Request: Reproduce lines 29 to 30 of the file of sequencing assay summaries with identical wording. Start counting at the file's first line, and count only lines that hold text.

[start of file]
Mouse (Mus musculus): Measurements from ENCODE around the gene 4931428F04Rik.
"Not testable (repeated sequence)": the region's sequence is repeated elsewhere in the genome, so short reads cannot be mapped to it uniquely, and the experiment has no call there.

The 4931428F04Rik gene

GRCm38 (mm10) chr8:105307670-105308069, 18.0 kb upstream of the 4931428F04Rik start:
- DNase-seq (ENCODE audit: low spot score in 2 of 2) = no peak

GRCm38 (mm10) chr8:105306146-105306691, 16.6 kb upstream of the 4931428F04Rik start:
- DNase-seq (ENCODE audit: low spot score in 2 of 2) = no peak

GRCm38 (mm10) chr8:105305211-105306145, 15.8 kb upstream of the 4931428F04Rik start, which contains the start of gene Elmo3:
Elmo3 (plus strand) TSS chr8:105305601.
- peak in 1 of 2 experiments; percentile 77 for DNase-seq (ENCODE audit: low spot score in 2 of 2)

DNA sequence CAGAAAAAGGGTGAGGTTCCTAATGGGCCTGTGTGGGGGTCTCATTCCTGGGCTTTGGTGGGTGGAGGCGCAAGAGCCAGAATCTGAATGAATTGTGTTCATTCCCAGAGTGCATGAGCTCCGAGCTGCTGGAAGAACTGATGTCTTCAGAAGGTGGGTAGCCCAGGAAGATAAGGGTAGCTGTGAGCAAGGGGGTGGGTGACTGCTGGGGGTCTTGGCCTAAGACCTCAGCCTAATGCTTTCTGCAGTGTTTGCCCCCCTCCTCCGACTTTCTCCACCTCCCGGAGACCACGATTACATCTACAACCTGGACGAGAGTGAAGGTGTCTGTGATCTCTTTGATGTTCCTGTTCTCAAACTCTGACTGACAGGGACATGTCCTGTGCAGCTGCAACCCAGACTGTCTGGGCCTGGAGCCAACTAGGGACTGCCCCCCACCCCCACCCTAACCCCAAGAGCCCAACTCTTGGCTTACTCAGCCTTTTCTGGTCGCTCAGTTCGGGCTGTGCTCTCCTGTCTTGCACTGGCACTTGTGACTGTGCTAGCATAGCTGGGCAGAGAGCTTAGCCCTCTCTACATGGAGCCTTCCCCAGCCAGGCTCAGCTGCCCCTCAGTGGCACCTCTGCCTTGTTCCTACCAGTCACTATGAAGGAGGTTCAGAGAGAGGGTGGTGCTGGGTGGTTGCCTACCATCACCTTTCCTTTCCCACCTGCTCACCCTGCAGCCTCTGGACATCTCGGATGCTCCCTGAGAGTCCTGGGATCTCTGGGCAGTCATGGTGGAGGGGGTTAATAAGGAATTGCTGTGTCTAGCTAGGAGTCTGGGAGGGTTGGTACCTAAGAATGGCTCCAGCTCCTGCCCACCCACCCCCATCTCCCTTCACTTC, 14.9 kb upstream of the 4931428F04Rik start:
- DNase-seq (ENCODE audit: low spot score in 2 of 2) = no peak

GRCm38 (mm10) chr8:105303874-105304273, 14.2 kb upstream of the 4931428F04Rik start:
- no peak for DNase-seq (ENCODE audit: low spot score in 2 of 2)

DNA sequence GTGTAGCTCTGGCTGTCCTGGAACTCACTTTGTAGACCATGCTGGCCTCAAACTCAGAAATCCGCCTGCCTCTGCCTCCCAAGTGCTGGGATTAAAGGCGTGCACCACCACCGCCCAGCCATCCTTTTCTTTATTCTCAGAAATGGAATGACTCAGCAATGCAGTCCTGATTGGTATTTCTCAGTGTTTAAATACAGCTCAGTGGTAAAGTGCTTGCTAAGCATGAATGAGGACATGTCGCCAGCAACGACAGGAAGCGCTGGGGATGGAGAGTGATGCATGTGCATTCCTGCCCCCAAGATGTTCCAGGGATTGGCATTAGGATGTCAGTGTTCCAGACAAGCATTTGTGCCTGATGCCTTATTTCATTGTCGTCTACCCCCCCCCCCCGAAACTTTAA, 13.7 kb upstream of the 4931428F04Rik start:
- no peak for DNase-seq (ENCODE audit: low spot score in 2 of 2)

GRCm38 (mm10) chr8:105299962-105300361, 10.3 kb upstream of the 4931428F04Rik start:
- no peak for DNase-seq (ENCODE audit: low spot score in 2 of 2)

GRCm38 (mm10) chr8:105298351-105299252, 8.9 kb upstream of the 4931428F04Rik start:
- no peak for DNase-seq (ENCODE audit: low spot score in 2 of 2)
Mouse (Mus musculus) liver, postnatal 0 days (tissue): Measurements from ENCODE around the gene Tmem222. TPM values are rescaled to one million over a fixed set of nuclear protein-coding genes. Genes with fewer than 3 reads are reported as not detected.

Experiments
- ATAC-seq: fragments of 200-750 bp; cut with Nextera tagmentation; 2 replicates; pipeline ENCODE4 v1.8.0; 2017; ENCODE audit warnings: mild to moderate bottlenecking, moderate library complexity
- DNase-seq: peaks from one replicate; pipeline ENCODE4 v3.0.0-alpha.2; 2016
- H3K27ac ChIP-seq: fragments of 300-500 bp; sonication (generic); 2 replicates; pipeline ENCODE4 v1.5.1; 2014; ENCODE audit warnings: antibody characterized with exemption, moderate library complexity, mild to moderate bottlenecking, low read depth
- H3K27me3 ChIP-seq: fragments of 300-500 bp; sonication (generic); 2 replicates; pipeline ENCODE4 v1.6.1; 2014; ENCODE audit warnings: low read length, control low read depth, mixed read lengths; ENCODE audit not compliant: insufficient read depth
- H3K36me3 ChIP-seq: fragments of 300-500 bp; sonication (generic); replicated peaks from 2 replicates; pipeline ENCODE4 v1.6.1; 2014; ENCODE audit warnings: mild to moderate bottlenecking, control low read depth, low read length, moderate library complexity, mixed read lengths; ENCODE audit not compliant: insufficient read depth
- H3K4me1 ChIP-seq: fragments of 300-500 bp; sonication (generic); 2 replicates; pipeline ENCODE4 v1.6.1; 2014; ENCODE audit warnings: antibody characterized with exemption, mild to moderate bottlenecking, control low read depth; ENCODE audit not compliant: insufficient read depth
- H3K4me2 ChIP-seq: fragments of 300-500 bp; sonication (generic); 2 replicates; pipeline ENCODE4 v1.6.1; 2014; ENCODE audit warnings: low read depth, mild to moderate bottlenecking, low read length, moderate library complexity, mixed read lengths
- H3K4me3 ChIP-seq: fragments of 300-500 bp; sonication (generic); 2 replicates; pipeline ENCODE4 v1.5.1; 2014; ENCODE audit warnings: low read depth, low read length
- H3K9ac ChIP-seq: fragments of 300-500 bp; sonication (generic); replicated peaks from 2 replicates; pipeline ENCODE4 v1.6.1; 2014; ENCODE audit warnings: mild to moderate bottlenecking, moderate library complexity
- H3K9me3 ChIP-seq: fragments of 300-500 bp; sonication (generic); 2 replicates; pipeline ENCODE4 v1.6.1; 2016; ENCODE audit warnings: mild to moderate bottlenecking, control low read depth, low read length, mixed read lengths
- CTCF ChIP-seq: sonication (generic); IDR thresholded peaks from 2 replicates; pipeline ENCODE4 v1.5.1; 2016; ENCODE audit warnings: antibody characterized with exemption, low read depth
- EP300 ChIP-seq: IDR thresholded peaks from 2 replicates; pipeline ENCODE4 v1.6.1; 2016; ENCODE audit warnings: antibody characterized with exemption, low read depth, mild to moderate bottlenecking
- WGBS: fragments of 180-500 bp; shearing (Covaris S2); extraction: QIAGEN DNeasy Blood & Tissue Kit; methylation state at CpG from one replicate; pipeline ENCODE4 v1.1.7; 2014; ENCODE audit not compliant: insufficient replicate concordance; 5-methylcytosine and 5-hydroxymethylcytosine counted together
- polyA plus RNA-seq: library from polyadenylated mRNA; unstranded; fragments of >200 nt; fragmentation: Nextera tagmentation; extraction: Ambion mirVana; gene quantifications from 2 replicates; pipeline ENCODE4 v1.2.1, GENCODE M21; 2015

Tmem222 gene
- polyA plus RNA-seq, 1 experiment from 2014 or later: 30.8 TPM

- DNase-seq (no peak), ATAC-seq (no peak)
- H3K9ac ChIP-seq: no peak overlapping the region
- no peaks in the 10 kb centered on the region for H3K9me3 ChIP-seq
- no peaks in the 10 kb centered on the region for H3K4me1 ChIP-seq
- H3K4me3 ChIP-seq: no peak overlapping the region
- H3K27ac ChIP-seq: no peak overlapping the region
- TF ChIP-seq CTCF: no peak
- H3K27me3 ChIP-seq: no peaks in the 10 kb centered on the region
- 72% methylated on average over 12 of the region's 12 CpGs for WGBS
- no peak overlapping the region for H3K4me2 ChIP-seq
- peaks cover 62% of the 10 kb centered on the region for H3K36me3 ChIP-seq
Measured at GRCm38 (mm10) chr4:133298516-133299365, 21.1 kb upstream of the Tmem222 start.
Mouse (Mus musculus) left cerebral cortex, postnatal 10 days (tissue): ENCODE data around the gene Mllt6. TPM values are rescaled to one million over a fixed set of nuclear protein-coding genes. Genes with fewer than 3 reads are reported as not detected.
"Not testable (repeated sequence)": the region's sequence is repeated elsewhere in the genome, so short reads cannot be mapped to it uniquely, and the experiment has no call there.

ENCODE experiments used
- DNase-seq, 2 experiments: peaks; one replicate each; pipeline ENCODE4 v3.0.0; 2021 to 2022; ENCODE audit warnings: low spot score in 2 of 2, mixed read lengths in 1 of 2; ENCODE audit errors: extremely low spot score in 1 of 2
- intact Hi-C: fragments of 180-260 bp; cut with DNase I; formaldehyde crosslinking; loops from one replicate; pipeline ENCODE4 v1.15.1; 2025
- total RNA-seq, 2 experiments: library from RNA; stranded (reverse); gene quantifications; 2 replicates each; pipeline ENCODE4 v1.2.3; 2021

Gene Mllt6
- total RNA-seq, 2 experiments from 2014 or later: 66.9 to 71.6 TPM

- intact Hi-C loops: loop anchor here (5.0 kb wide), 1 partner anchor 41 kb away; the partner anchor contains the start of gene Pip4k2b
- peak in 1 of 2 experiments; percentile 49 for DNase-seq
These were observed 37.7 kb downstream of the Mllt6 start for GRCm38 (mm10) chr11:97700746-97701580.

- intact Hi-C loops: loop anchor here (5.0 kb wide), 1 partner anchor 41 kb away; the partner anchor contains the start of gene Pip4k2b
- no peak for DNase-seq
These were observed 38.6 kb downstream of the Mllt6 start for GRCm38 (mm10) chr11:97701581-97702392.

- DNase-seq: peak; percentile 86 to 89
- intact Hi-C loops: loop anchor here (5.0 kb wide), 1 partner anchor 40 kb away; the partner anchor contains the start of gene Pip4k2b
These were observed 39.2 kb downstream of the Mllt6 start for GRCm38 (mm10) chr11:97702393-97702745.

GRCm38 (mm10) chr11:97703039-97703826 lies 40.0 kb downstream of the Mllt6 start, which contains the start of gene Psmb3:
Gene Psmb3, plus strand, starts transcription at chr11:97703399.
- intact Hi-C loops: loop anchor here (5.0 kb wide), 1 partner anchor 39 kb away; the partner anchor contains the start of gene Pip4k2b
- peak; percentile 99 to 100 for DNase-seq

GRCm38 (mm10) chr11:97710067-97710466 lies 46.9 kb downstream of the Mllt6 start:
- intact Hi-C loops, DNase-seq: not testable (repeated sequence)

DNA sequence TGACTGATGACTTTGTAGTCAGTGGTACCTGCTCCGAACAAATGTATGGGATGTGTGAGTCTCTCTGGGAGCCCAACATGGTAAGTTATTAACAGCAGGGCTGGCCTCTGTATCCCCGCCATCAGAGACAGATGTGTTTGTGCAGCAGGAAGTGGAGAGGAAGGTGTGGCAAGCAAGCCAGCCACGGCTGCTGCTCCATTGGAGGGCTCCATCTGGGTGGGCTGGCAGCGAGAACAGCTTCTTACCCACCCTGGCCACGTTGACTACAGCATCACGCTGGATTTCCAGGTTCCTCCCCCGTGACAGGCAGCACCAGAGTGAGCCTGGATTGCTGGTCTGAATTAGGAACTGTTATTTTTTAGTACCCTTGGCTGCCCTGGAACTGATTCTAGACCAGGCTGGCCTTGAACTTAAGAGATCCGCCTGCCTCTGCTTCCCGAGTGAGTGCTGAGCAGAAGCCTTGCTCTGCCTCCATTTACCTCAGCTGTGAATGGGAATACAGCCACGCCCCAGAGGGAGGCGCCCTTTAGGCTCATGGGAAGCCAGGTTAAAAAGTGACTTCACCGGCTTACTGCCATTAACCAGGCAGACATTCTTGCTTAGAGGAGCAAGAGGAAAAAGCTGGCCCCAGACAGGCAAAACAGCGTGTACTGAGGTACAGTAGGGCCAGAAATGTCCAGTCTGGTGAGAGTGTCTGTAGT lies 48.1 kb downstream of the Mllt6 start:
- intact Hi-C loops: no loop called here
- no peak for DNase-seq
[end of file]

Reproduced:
- H3K4me2 ChIP-seq: fragments of 300-500 bp; sonication (generic); 2 replicates; pipeline ENCODE4 v1.6.1; 2014; ENCODE audit warnings: low read depth, mild to moderate bottlenecking, low read length, moderate library complexity, mixed read lengths
- H3K4me3 ChIP-seq: fragments of 300-500 bp; sonication (generic); 2 replicates; pipeline ENCODE4 v1.5.1; 2014; ENCODE audit warnings: low read depth, low read length